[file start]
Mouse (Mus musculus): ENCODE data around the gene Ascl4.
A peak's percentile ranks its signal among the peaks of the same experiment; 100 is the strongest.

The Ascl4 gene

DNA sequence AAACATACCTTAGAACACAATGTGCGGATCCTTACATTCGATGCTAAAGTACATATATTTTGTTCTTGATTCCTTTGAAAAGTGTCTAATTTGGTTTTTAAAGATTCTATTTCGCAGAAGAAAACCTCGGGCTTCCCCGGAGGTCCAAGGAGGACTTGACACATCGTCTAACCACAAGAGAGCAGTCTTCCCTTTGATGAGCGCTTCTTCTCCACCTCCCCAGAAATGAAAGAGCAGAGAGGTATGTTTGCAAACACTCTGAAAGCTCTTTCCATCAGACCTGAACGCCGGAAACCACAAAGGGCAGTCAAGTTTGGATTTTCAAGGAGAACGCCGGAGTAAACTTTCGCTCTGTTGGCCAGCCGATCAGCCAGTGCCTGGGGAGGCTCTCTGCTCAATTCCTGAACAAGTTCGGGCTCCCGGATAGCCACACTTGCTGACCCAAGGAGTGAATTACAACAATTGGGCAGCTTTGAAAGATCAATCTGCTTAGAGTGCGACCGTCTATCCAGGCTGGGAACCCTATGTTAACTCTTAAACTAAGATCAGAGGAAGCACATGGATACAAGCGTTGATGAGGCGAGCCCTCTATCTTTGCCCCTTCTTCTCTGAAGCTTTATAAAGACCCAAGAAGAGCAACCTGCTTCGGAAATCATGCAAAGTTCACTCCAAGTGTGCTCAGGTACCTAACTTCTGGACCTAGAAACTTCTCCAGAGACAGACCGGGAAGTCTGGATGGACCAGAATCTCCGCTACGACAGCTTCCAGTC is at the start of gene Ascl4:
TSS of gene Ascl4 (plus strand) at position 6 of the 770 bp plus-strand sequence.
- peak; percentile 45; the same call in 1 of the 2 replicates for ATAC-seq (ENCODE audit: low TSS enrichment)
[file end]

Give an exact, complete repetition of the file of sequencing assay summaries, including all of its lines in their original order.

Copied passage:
Mouse (Mus musculus): ENCODE data around the gene Ascl4.
A peak's percentile ranks its signal among the peaks of the same experiment; 100 is the strongest.

The Ascl4 gene

DNA sequence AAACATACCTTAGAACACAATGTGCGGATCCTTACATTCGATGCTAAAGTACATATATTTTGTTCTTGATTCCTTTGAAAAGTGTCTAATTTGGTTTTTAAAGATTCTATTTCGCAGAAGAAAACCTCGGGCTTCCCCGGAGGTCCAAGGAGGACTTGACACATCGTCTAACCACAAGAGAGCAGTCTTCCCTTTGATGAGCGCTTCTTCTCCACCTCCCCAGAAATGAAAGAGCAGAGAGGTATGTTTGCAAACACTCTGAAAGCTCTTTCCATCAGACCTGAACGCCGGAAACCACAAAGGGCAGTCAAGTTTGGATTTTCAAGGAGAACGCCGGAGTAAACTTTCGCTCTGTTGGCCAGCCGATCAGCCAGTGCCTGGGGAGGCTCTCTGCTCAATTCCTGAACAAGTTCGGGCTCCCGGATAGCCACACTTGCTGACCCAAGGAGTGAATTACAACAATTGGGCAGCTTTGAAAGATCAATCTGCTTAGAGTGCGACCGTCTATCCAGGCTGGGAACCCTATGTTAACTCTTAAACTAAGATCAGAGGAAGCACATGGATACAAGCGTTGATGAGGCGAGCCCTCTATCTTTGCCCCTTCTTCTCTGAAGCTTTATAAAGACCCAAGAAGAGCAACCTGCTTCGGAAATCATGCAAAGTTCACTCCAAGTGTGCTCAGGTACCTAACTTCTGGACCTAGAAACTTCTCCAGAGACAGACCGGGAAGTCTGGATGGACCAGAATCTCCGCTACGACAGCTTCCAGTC is at the start of gene Ascl4:
TSS of gene Ascl4 (plus strand) at position 6 of the 770 bp plus-strand sequence.
- peak; percentile 45; the same call in 1 of the 2 replicates for ATAC-seq (ENCODE audit: low TSS enrichment)